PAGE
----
Open World Lite

This article is a ‘reflection’ and containers spoilers. Read at your own risk.

The Outer Worlds, relatively speaking, is not a particularly large game. The median completionist time put it at 35 hours. When I say relative I am of course comparing it to the games it most resembles, mainly Bethesda titles from the Elder Scrolls and Fallout. In fact, we can do a direct comparison with another game by Obsidian Entertainment, Fallout: New Vegas, which has a median completionist time of 123 hours. This is on par with the time I spent on Skyrim, and to me, an accurate representation of the length of games of this genre.

That being said, if you have a massive backlog like I do it’s easy to be grateful for titles that take less time to finish. I originally bought The Outer Worlds on my PS4 at a time where I did not have access to a gaming computer. It was mostly to scratch an itch; I wanted to play something with an extensive story. Unfortunately, the drive disappeared and I only half-finished the game until I decided to take another stab at the game when I bought into Microsoft’s game pass for only $1. Mostly I just wanted to see how the game looked on my gaming rig.

The game is unafraid to let you become hopelessly overpowered…


The Outer Worlds is the closest thing you’ll get to Firefly the game, in my opinion. It has that frontier vibe, emulating the aesthetics you’d expect to see from early Americana. From start to finish, the game thoroughly pokes fun at corporatism and is never short on humor. The world visual style is definitely alien, with heavy saturation; I don’t know of any other game of this genre that is this colorful. The game is unafraid to let you become hopelessly overpowered, which I enjoyed because by the time I got to the end game I didn’t mind that I could wipe a room full of enemies with a few, well-placed headshots done in bullet-time.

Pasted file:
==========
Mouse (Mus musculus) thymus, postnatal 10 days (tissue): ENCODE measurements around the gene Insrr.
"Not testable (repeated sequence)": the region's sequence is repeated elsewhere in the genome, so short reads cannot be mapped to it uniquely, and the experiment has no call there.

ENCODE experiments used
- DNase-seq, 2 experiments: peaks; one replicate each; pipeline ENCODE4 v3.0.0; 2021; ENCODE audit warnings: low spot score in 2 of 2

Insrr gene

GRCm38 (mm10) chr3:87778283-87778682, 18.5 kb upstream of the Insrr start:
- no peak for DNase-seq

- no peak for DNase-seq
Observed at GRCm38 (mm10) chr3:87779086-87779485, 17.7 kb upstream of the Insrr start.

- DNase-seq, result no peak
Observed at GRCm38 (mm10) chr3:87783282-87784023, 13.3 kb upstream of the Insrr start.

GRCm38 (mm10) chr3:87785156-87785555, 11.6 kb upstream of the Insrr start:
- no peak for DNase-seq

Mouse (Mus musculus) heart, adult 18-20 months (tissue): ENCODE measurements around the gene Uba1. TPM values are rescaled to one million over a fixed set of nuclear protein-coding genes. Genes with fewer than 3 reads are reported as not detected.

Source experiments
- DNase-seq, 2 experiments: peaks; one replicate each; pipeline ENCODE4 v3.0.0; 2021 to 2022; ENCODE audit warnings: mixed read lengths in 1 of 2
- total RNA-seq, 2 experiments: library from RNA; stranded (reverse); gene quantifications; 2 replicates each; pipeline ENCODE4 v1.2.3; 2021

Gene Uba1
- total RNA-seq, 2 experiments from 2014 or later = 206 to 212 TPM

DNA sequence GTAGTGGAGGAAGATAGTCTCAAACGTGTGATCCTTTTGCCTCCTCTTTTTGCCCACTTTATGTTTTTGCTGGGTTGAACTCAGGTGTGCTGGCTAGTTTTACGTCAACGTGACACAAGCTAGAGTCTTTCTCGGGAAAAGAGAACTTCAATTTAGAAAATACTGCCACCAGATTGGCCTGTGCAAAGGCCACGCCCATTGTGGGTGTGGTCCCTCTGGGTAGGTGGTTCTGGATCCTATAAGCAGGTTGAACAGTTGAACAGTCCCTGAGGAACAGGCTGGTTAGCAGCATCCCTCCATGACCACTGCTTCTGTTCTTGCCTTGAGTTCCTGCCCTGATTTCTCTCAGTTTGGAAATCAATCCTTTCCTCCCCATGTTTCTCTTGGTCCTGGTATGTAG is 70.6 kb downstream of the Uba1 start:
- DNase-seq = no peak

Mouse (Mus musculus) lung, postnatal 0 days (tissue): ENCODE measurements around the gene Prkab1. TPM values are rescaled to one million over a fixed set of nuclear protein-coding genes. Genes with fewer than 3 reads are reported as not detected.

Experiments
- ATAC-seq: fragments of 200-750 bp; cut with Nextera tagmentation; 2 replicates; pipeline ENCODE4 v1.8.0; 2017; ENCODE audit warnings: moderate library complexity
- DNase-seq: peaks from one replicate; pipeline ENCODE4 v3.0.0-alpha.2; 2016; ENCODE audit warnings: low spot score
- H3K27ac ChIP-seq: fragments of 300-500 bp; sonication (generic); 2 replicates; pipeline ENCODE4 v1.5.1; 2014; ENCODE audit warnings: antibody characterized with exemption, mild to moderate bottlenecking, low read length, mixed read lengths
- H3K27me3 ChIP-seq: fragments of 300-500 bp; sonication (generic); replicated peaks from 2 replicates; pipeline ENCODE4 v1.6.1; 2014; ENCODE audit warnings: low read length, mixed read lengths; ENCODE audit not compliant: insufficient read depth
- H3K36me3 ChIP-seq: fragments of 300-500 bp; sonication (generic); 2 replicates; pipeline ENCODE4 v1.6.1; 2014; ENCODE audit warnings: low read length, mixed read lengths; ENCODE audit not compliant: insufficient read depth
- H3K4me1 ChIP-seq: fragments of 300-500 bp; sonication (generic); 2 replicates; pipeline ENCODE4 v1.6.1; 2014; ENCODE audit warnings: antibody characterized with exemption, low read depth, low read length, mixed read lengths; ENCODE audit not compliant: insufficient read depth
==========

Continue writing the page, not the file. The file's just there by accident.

I love this neon mess

That being said, there were a couple of frustrations. I will be the first to admit that many Bioware / Bethesda romance options are awkward at best, but not having any options and then ending up playing matchmaker (not once but twice) felt moderately soul-sucking. Not that I felt particularly compelled to romance any of the companions. I mean, look at the roster:

  • Ellie is basically a sociopath
  • Felix is the approval-seeking younger brother type
  • Nyoka is a raging alcoholic
  • Pavarti is awkward to the point that she skirts of the line of being obnoxious and not endearing
  • Max (my favorite companion) is a duality of violence and deep thought
  • SAM is…well SAM

I don’t know. ADA actually seems like a good choice…but she’s a machine. So an absolutely interesting cast of personalities but nobody I’d consider taking home to the family. I think I wouldn’t have minded but the matchmaking of Pavarti left a bit of sour taste in my mouth. This is probably on account of me being an unwitting and perpetually single curmudgeon.

You’re not wrong.

My other irritation was being granted kill-on-sight whilst exploring Byzantium, which was later remedied. But I did spend a fair amount of time trying not to massacre named NPCs.

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